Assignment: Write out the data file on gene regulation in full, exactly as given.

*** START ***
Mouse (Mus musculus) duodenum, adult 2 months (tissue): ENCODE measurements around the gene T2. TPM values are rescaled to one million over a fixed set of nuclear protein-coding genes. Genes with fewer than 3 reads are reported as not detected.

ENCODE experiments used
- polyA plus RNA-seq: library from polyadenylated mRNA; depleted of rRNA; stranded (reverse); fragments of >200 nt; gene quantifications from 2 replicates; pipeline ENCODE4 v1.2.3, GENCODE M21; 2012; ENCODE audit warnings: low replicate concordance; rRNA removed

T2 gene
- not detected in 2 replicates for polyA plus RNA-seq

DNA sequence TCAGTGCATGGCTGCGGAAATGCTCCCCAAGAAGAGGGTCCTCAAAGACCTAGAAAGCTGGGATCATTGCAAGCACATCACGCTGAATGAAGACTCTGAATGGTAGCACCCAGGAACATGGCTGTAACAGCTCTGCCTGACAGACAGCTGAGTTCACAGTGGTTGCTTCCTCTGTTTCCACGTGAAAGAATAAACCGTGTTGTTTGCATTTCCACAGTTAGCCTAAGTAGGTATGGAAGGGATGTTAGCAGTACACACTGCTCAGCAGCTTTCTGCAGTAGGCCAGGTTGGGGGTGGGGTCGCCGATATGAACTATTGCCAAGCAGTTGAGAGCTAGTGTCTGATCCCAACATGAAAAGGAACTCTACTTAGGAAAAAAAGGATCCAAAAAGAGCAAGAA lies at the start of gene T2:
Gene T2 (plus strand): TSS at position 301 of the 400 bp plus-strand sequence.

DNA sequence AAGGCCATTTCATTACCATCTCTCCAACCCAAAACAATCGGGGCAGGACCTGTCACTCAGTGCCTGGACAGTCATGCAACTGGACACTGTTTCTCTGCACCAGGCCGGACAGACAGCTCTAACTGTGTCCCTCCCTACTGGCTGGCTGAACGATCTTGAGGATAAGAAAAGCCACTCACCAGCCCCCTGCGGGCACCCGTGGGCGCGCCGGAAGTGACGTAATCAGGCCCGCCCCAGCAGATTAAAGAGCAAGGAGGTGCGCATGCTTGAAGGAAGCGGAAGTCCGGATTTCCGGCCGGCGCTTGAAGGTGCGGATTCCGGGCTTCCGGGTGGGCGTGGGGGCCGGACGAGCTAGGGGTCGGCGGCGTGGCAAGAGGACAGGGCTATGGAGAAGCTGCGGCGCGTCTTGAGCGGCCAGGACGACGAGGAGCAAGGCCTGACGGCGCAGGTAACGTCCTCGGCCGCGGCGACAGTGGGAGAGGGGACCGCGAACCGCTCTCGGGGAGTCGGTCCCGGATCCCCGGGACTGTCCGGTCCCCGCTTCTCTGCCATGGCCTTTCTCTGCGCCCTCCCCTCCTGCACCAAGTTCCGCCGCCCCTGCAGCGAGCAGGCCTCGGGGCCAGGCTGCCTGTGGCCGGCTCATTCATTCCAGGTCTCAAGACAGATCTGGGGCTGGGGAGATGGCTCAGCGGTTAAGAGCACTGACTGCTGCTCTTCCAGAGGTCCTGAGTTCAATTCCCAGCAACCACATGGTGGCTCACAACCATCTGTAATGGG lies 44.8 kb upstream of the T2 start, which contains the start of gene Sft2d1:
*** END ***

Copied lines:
Mouse (Mus musculus) duodenum, adult 2 months (tissue): ENCODE measurements around the gene T2. TPM values are rescaled to one million over a fixed set of nuclear protein-coding genes. Genes with fewer than 3 reads are reported as not detected.

ENCODE experiments used
- polyA plus RNA-seq: library from polyadenylated mRNA; depleted of rRNA; stranded (reverse); fragments of >200 nt; gene quantifications from 2 replicates; pipeline ENCODE4 v1.2.3, GENCODE M21; 2012; ENCODE audit warnings: low replicate concordance; rRNA removed

T2 gene
- not detected in 2 replicates for polyA plus RNA-seq

DNA sequence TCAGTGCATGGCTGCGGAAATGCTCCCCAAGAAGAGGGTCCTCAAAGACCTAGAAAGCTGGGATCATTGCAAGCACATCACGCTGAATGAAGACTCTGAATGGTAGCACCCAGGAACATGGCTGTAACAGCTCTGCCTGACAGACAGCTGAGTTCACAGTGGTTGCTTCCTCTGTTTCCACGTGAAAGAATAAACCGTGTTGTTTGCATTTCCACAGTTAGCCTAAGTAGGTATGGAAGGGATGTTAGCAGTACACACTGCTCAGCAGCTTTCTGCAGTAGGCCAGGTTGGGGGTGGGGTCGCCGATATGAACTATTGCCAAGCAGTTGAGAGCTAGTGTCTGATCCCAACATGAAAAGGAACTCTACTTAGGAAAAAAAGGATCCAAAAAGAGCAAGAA lies at the start of gene T2:
Gene T2 (plus strand): TSS at position 301 of the 400 bp plus-strand sequence.

DNA sequence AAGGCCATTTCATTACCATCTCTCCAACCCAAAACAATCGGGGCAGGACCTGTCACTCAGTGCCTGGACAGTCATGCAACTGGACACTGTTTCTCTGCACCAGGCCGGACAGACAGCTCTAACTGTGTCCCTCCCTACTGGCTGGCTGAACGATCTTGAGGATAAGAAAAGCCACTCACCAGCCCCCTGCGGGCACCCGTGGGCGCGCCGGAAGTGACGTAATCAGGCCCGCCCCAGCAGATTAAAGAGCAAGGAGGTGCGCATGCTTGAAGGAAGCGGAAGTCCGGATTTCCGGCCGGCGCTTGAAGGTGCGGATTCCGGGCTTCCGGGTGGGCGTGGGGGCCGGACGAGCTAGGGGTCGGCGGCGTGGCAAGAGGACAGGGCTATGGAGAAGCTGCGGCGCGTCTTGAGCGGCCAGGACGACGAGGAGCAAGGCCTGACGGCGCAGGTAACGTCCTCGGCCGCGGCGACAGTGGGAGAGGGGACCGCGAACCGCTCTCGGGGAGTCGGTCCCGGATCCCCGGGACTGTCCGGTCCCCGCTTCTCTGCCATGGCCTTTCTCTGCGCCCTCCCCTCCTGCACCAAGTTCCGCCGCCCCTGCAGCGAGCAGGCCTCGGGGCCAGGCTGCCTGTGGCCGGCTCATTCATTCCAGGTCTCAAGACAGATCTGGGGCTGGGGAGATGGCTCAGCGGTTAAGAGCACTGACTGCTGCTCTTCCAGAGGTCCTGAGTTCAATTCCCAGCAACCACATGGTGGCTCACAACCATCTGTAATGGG lies 44.8 kb upstream of the T2 start, which contains the start of gene Sft2d1: